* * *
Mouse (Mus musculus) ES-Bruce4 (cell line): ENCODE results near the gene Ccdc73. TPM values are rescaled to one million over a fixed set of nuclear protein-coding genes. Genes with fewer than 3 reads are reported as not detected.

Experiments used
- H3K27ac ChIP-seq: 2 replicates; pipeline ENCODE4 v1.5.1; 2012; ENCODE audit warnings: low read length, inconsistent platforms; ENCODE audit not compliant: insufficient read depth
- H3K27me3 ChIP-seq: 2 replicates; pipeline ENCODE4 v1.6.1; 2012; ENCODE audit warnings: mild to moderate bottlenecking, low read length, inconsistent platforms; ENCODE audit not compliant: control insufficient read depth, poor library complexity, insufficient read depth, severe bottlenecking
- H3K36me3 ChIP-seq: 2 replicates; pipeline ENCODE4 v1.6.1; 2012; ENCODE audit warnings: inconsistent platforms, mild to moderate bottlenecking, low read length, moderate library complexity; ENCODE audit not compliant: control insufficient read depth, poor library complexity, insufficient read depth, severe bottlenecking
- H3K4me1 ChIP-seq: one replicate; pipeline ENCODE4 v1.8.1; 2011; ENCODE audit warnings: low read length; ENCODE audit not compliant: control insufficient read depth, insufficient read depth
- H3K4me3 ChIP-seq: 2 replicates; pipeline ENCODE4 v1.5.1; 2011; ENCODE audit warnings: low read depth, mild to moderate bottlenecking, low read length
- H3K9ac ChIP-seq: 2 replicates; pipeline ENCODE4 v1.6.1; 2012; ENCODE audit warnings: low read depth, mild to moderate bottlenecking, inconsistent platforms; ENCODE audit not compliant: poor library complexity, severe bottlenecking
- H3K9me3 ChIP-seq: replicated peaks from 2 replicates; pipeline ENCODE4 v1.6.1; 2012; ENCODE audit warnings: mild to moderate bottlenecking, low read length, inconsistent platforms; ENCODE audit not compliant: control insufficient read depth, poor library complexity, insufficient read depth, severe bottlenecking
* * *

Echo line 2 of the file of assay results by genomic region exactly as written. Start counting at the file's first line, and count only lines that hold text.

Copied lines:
Experiments used